Eleven-year-old Princess desperately wants a pet, but her father says animals on a farm must earn their keep.
With her dad away in Iraq, her mother busy with work and her older half-sister Monica busy being 16, “P” (which she prefers over Princess) tries to make the cow-herding dog Blackie a pet, but he won’t listen to her. When Blackie kills a possum, P finds it was a mother and adopts the surviving baby despite her father’s rule. With the help of her best friend Mart, P keeps “Ike” a secret from teachers and family while trying to teach him to be a wild possum (since her wounded father will be home soon). With rabies running rampant in the Oklahoma countryside and catastrophes coming fast and furious, can P do right by her charge and keep the farm ready for her father’s return? Blom’s debut is a run-of-the-mill wild-animal–as-pet tale, though the deployed-father element makes it plenty relevant today. There’s a slight disconnect between the vocabulary used to relate this folksy story and the first-person narrator’s difficulties in school and with letter writing, but P is a feisty, honest country gal.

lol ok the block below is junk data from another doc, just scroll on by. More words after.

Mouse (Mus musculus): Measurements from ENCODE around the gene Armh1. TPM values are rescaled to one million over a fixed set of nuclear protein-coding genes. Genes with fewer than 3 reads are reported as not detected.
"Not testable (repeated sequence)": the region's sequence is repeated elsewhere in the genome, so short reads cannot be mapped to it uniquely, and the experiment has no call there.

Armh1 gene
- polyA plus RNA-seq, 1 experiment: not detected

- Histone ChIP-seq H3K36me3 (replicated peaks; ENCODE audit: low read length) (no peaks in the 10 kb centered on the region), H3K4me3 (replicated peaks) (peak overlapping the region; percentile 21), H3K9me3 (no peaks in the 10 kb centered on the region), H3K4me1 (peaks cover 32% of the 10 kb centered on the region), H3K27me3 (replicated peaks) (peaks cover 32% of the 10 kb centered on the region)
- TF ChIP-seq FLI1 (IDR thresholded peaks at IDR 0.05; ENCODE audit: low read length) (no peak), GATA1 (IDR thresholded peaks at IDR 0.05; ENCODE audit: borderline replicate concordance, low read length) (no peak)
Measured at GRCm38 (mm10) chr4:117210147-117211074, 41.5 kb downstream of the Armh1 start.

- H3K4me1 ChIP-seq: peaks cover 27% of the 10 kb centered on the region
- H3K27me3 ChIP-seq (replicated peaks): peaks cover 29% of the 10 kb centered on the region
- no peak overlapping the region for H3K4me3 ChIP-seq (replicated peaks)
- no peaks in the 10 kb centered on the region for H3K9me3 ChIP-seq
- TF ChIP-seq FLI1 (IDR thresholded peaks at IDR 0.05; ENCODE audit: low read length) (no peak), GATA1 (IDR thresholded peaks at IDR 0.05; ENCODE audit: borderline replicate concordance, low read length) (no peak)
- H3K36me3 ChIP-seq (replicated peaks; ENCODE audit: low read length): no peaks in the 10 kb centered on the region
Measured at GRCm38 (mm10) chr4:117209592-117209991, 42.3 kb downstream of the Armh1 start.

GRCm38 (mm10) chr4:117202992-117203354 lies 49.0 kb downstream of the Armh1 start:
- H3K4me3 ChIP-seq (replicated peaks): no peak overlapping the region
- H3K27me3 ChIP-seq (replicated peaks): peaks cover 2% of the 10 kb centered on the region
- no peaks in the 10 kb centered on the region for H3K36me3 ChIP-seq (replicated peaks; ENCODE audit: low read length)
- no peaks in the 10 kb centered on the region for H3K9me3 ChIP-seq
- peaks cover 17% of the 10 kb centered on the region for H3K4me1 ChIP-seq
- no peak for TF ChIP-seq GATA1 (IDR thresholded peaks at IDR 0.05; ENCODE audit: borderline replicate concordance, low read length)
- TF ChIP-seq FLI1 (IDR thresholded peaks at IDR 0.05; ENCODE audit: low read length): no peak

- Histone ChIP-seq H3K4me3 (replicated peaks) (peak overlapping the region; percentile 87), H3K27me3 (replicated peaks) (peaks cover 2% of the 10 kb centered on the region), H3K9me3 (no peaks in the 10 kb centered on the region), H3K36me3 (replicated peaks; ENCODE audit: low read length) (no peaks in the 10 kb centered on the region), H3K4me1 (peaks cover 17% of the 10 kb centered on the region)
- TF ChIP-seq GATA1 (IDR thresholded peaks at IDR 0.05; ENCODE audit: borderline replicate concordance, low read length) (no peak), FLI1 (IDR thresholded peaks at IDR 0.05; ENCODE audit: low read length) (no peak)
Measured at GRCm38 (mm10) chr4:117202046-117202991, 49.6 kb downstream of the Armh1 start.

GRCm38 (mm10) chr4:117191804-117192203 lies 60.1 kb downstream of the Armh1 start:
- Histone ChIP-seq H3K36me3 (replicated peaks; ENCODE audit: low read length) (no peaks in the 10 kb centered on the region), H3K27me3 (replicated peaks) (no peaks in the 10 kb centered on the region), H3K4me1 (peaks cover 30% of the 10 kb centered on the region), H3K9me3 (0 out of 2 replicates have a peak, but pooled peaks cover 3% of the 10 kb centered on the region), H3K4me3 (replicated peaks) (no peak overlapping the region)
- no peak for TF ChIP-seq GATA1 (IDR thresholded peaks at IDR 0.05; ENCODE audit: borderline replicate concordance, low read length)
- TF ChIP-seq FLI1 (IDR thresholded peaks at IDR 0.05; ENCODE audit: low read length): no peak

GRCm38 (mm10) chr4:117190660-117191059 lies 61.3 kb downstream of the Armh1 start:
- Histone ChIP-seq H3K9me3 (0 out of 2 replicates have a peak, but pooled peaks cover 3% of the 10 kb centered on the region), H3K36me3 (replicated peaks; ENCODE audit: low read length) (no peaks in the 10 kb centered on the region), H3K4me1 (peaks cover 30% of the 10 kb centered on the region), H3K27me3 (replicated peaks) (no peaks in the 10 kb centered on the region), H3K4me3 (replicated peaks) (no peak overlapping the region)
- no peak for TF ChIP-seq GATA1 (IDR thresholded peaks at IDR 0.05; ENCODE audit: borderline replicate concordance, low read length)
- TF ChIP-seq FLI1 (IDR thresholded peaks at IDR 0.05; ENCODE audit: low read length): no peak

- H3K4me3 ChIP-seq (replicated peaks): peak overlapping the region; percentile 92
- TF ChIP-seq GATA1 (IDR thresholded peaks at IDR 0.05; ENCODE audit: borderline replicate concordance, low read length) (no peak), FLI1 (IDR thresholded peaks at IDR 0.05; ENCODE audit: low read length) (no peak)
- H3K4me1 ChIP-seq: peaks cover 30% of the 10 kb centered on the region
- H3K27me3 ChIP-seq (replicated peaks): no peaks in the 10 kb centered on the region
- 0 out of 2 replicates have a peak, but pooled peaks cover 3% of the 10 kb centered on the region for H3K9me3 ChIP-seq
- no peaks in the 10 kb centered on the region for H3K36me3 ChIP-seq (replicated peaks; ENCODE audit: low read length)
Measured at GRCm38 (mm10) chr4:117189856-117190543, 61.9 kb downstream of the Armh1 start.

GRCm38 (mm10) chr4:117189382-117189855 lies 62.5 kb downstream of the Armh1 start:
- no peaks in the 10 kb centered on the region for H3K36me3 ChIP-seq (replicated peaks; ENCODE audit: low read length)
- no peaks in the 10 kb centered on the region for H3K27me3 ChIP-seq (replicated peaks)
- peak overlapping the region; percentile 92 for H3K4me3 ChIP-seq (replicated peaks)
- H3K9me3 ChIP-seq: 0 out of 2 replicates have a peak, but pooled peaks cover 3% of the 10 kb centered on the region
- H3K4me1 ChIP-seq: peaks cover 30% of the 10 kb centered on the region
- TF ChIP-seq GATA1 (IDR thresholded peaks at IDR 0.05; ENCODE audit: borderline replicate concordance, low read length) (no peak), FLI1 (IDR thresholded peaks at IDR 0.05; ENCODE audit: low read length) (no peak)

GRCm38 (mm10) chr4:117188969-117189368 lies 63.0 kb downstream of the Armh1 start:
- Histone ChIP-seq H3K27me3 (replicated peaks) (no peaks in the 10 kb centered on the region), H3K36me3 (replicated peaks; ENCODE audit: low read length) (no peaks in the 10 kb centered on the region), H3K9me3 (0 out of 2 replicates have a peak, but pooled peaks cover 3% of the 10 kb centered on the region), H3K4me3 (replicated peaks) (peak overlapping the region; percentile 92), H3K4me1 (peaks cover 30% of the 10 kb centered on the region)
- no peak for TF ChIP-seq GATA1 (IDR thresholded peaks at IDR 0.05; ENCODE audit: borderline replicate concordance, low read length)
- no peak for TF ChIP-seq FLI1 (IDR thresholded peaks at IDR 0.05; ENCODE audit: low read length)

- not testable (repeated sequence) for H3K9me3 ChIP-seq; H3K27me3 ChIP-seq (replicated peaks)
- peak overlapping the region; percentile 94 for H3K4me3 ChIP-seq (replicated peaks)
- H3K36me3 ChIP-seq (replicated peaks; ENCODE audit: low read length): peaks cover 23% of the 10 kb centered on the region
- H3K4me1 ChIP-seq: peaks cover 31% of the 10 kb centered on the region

Readers with a hankering for a modern, Midwest animal tale could do worse. (Fiction. 8-11)